Nature Notes from Skye
(and occasionally other places)

Wed 25 Feb 2004

Inverness again.  North wind, snow, driving through the interior everywhere was white, but when we reached Inverness it was clear of snow and the skies were blue.  Bitterly cold though.  Tried a few more bird pictures, very poor.

Corvus corone and Corvus cornix

Above: Hooded Crow and Carrion Crow in the same tree.  Inverness is in the buffer zone where the two kinds overlap.

Below: Female or first-winter Goldeneye (left) and male Red-breasted Merganser (right)

Bucephala clangula   Mergus serrator

Other birds seen: Grey Wagtail at the edge of the water just below the Ness Bridge.  Siskin feeding from Alder cones.  Two Treecreepers on one tree.  A few Moorhens, very shy, their chosen area is heavily frequented by people, dogs, and mallards, and they spend most of their time keeping out of the way of these, but will wander about on the path and adjacent parkland during a break in the human traffic.  Goosanders still present.  The drake Merganser above had a female with him but her pic turned out too impressionistic to use.  The Goldeneye was alone and only dived once in several minutes, in comparison with female Goosanders who spend more time under the water than on it.  Perhaps the Goldeneye just wasn't hungry; eventually it hauled out of the water onto a rock and sat there as the sun went down.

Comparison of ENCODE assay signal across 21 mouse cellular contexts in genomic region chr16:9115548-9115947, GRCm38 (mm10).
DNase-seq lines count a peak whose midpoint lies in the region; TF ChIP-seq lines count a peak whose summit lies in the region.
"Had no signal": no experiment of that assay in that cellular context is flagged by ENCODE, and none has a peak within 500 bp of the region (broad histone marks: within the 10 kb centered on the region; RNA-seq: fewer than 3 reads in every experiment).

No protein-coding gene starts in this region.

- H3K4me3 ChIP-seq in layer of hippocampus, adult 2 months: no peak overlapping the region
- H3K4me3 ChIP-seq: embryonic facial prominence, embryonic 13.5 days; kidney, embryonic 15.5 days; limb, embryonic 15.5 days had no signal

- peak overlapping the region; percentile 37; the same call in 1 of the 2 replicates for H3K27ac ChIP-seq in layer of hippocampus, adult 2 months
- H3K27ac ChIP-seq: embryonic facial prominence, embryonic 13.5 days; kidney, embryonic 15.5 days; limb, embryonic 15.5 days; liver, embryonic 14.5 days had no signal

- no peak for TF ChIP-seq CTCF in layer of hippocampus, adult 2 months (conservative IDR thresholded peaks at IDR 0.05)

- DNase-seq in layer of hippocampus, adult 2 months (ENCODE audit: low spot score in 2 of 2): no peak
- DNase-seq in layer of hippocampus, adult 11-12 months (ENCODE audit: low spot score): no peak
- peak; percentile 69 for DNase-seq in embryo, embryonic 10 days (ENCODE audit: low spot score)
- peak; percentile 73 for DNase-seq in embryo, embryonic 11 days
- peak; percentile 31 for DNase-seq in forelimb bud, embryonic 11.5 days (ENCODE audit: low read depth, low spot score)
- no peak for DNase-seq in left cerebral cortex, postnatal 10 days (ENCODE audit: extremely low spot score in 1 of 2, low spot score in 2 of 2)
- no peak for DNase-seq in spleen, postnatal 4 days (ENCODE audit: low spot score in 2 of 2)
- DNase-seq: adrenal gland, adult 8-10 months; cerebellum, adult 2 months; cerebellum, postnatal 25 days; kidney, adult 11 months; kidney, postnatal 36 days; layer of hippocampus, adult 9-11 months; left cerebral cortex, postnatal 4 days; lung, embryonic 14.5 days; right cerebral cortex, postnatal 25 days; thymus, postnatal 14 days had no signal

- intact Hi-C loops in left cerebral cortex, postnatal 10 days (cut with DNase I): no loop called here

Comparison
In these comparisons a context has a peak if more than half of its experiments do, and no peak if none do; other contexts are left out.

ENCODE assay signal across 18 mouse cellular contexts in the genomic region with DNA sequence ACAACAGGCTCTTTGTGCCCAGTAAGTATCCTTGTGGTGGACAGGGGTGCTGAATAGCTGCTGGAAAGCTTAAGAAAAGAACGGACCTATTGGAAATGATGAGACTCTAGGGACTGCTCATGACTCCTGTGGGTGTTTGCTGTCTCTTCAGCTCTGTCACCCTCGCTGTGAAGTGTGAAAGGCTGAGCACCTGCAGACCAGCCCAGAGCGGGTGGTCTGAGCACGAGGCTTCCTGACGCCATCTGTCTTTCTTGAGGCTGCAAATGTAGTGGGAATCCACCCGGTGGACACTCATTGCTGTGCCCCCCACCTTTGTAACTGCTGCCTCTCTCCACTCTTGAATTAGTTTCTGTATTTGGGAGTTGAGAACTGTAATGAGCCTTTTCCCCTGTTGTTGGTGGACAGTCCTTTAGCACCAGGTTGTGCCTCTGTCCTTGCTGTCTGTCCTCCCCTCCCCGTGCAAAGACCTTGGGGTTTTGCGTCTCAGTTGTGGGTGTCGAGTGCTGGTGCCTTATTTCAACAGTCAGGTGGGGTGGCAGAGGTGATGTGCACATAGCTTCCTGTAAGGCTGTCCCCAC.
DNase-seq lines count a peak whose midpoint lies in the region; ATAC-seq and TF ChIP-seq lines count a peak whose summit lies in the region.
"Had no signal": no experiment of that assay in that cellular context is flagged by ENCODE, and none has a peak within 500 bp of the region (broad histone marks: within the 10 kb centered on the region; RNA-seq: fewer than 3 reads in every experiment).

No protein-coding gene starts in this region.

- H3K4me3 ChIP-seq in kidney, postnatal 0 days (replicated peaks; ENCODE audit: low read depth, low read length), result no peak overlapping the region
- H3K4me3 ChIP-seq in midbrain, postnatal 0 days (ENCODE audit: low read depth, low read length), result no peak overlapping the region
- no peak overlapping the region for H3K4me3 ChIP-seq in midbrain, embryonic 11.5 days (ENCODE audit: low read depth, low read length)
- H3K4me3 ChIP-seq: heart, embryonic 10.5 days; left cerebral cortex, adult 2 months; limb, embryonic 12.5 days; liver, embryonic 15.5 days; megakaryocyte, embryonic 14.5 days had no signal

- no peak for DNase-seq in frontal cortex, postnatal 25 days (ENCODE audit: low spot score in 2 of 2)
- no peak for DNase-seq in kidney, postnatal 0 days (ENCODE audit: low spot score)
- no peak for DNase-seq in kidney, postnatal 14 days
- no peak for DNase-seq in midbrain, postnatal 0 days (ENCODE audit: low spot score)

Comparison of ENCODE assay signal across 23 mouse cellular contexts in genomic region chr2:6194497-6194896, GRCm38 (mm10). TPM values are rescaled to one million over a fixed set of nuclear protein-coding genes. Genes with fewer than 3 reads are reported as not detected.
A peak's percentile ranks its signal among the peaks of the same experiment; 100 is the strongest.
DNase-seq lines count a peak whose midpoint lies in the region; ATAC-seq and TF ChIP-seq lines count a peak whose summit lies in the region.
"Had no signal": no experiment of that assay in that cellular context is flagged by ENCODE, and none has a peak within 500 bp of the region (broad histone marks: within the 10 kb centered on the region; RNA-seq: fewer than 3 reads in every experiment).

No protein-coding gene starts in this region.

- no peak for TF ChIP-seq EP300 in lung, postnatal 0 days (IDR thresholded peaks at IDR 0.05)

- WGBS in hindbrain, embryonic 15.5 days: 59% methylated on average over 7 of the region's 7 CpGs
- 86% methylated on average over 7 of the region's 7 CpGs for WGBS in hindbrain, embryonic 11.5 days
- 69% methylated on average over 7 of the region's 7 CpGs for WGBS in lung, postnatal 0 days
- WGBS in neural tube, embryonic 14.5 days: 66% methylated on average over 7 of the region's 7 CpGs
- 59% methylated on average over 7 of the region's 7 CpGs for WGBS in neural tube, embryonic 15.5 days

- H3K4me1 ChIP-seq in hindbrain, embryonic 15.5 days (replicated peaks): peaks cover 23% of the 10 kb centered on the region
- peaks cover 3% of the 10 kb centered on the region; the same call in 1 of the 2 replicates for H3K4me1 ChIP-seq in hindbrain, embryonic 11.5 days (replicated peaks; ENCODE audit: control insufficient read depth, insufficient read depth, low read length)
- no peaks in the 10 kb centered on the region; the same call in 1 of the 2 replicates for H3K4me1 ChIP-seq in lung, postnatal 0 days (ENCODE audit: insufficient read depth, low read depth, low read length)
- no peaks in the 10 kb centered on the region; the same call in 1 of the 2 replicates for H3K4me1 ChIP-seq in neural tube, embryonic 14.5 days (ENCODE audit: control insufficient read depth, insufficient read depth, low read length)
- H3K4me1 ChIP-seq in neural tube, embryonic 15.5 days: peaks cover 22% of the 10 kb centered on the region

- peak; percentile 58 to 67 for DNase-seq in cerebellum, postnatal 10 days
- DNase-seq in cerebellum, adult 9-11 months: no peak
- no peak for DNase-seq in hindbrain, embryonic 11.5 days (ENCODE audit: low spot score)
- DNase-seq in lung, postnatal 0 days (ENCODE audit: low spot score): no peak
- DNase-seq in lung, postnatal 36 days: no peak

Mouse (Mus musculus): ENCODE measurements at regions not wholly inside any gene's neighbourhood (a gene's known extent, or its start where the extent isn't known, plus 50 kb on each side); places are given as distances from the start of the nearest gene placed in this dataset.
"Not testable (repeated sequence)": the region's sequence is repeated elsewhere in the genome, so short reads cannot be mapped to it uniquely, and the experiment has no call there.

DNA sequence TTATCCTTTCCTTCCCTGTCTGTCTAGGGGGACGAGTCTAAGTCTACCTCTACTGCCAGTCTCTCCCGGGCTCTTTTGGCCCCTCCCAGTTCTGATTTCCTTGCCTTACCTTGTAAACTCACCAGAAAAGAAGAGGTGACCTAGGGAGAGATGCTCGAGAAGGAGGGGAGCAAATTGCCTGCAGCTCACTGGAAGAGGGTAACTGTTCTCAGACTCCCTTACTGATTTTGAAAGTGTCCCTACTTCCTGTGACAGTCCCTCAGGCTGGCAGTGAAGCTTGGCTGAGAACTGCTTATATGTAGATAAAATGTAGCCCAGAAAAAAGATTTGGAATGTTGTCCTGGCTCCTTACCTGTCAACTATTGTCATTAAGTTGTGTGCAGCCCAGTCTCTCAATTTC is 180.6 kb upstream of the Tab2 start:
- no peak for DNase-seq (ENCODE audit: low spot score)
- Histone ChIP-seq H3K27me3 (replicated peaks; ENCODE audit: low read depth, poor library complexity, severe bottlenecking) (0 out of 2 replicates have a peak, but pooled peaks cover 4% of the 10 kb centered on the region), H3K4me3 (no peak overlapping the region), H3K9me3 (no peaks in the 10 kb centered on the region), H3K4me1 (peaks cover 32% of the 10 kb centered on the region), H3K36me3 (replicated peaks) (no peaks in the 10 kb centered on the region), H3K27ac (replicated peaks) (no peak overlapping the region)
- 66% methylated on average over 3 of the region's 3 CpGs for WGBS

No early spring wild flowers in Inverness any more than in Skye.  Unless you count Chickweed.

Thu 26 Feb 2004

Skye, evening.  We've had snow showers on and off for the past 24 hours and there's now a thick covering on the ground, quite unusual, we only get it this thick about once per winter on average.

Sat 28 Feb 2004

Fourth consecutive day of snow.  Only had time to go out for a ten-minute stroll, down the Lisigarry path from Viewfield Rd towards the shore.  No sun, more snow-clouds moving in from the north.

Luzula sylvatica   Erythacus rubecula

The snow was about 13-16 cm deep on level ground.  On the left is a clump of Great Woodrush, which will soon be putting up its flowering shoots.  The Robin is on a Bramble branch among Raspberry canes (the paler, upright ones).  It was very approachable, obviously a resident.  The continental ones that winter here are much shyer.

This was the view from the end of the path.  At this point it began snowing again.

View across Portree Bay in snow


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